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Decades old letters between a Naval Academy ‘supe’ and West Point cadet offer lessons on leadership and the Army-Navy relationship | COMMENTARY

Since 2008, the Navy Midshipmen football team has worn special uniforms for its rivalry game against Army. Here's how we rank them.
Since 2008, the Navy Midshipmen football team has worn special uniforms for its rivalry game against Army. Here's how we rank them.

My grandfather, William P. Mack, was the U.S. Naval Academy superintendent from 1972 to 1975. By the time I came along in the mid-’80s, he was long-retired and had traded his naval uniform for an untucked button-down — sometimes with a cardigan — or a swimsuit with a fishing cap. His demeanor was easy-going, not demanding, as one might expect an officer’s to be. He let my parents do the parenting, and he kept his focus on pizza lunches and afternoon fun in the swimming pool.

That’s how I remember him with my grandmother on their property overlooking Aberdeen Creek. I only knew of his other life, as a three-star vice admiral and “supe,” through pictures — pictures of him saluting presidents, grinning ear to ear at graduating midshipman and posing with his beautiful family near the institution’s chapel. He earned numerous ribbons for his achievements throughout his career, but usually wore only a modest few of them at a time.

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When I was in high school, my family cared for him when he could no longer care for himself. Vice Admiral Mack, as he was known even in retirement, passed away of cerebral vascular disease in January of 2003.

In the years since, I’ve thought an awful lot about him. After college, I became a journalist and wanted to know more about my grandfather’s military history. I dug into his past, flipping through giant scrapbooks of photos and Naval Academy yearbooks — each known as the “Lucky Bag” — and renting DVDs filled with evening news reports in which he was interviewed.

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But the one story of the past that truly brought him to life as a military man was told in two letters written 45 years ago. The correspondence is between my grandfather and a United States Military Academy cadet named Jeffrey Bruckner, and it concerns forgiveness and leadership.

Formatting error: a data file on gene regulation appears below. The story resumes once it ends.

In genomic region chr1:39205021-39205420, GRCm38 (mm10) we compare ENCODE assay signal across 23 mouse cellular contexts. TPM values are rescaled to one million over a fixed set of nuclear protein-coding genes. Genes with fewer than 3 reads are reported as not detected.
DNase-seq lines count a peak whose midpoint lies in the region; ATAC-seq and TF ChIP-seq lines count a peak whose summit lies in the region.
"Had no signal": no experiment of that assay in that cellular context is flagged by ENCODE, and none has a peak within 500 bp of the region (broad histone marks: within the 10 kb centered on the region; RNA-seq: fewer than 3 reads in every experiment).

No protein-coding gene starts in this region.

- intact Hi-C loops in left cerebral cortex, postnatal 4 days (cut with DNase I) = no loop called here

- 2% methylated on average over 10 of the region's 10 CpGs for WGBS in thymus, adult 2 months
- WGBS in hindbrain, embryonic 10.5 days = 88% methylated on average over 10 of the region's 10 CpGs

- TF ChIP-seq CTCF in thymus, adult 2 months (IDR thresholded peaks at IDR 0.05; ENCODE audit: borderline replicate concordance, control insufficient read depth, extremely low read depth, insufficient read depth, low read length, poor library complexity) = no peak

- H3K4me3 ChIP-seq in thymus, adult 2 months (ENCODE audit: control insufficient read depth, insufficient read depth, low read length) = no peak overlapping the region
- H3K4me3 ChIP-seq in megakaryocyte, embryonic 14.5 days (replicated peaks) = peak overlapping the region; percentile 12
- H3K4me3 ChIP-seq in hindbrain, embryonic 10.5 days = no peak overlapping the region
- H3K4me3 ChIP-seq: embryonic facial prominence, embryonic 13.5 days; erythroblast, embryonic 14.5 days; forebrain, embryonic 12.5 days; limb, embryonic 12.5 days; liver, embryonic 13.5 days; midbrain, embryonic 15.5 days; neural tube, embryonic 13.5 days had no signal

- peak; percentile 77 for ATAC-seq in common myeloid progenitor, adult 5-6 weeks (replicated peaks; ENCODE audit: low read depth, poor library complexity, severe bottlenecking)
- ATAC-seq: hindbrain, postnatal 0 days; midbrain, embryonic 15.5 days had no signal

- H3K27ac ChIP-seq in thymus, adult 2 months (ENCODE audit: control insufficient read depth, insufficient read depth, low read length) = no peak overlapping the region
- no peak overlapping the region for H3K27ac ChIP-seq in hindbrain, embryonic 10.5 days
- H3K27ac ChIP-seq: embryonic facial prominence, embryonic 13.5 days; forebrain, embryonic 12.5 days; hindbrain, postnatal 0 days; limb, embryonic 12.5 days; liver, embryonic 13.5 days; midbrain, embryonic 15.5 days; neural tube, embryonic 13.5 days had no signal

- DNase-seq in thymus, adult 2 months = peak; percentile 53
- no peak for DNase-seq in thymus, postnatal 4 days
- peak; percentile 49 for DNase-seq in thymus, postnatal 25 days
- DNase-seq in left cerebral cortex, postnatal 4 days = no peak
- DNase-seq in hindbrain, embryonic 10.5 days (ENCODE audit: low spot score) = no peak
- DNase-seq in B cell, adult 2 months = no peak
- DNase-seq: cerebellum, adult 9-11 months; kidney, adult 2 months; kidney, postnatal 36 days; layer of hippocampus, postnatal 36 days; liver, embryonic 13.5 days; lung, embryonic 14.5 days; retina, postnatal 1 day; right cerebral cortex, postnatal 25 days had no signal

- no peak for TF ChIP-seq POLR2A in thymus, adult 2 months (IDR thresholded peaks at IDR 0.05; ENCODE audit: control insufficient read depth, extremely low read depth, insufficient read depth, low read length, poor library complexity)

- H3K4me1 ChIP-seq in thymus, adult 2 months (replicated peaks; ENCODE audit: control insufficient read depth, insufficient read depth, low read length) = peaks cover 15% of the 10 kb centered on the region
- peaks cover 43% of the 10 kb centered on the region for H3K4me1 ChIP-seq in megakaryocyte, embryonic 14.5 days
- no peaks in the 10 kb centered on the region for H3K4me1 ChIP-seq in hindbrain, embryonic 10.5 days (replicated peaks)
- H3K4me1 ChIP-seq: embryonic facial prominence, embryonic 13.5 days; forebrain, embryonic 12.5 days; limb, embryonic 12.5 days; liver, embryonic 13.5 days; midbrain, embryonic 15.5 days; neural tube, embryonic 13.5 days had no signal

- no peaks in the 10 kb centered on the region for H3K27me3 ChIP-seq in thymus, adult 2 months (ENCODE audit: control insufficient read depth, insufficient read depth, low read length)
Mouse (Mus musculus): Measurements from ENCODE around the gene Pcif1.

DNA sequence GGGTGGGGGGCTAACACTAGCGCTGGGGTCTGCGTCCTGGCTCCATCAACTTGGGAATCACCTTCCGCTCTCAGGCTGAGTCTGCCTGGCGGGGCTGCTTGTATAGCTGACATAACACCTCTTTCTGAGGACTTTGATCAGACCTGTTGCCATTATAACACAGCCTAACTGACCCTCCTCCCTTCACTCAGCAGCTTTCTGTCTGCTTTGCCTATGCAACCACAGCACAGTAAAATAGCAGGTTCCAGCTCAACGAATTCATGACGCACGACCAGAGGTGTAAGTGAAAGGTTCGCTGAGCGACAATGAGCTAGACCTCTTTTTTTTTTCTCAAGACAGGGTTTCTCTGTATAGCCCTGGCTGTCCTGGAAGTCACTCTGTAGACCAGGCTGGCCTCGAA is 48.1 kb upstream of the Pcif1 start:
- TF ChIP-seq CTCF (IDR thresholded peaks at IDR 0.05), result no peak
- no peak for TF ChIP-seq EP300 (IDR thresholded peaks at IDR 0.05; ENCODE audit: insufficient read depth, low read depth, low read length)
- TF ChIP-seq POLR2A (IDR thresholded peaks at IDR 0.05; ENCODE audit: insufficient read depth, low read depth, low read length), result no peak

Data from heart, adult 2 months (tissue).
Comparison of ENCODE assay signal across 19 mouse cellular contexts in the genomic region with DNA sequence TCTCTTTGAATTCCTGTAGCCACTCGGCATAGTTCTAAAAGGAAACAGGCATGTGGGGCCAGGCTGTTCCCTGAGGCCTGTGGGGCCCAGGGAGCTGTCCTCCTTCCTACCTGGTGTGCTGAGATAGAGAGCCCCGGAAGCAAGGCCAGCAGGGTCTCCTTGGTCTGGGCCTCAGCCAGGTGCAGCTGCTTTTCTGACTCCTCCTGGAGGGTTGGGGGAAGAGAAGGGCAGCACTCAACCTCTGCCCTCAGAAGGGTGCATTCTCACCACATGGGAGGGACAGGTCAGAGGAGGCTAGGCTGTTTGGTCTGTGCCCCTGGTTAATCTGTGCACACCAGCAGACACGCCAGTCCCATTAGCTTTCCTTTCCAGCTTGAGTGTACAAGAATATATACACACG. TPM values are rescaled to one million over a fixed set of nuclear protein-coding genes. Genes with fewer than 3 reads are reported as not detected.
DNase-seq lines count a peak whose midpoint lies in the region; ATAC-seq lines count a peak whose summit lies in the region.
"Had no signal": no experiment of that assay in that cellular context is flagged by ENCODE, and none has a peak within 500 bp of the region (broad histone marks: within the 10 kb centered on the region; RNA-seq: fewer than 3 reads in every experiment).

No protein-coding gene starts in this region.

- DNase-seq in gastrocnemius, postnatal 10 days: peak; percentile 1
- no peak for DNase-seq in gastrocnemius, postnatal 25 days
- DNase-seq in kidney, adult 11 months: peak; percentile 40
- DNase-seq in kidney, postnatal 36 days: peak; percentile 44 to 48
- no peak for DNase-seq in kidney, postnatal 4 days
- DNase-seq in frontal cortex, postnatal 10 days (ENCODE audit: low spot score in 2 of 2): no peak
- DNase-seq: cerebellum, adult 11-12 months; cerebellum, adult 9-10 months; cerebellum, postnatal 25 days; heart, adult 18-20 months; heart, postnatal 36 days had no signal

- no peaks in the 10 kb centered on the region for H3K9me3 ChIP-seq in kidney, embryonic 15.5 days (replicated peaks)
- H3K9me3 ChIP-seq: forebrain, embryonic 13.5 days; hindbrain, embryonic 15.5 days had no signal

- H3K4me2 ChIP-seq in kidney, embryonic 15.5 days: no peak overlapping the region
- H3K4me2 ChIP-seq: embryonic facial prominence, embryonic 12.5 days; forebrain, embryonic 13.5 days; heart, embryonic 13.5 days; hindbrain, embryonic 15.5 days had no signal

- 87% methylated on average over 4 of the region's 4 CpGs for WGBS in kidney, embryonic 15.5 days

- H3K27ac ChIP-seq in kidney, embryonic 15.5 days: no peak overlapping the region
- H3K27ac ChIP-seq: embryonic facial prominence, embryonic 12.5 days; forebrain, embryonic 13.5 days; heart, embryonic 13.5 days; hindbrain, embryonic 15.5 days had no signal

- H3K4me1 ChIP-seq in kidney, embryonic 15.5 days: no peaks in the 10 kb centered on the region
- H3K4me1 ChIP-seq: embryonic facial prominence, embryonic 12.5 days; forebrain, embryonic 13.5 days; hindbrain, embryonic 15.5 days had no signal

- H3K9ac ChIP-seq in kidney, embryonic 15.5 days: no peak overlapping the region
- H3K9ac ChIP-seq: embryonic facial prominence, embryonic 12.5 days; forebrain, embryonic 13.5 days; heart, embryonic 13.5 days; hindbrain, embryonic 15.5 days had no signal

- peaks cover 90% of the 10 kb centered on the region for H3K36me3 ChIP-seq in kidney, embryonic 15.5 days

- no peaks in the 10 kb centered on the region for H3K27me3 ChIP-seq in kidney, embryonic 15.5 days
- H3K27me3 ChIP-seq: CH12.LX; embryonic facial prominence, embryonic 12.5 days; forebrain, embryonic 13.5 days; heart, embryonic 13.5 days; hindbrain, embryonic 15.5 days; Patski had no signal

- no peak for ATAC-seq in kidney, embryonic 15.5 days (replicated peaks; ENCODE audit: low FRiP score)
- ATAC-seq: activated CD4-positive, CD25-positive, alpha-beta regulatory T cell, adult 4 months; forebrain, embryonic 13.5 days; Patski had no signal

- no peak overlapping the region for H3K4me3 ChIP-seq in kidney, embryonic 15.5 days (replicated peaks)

The 1975 exchange occurred after my grandfather was introduced at a luncheon with cadets at West Point. Apparently, young Mr. Bruckner made a hissing sound at the time.

“My actions were not intended to be disrespectful toward you or any member of your party,” Mr. Bruckner wrote in an apology to my grandfather. “On the contrary, I believe it was an involuntary manifestation of the great competitive spirit I feel exists between our two academies.”

The cadet went on to mention that he has played in the “academy rivalries” each year as a member of West Point’s football team, noting that he has spent nearly 11 months of the past three years preparing for them.

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My grandfather wrote back, saying he did not hear any hissing sound, and if he had, he would have thought it was part of the “competitiveness and spirit of fun” that comes with meetings between USNA and West Point.

The Superintendent Mack then offered Mr. Bruckner a token of appreciation: cufflinks. He explained that the pair consisted of one from the Naval Academy and the other from West Point; he had traded links decades ago, when he himself was a midshipman, after a baseball game in which West Point “beat us rather soundly.”

“I am sending them to you in hope that in the years to come, they will serve to remind you of the value of competitiveness,” my grandfather wrote. He clearly recognized that although West Point and the Naval Academy’s football teams are rivals once a year — like they will be on Dec. 12, when the 121st Army-Navy game is set to be played — they are partners on any other day, and a camaraderie like no other endures between them. He closed his letter by saying, “May West Point win them all, except one.”

My mom first became aware of the letters in 2015 over dinner with a former flag lieutenant and his wife. Once mom received them, she emailed Mr. Bruckner, who currently resides in Virginia and works for a company that provides information technology support for the military and other governmental entities.

Mr. Bruckner called my mom in response, telling her he wished he had reached out to my grandfather again. He still had the cufflinks, and he had framed my grandfather’s letter, which he kept in his home office. The story of it, he had told often, he said, pointing to it as a prime example of leadership.

The fact that I am still learning little insights about the kind of person and officer my grandfather was, all these years after his death, is reassuring to me. It keeps his memory alive.

And I’m sure that if it were possible to write a letter and postmark it from Heaven, he’d have one more message for Mr. Bruckner: “Go Navy, Beat Army!”

Kevin Opsahl (kevinopsahl@yahoo.com) is a freelance journalist based in Kirkland, Washington. He was born and raised in Maryland.

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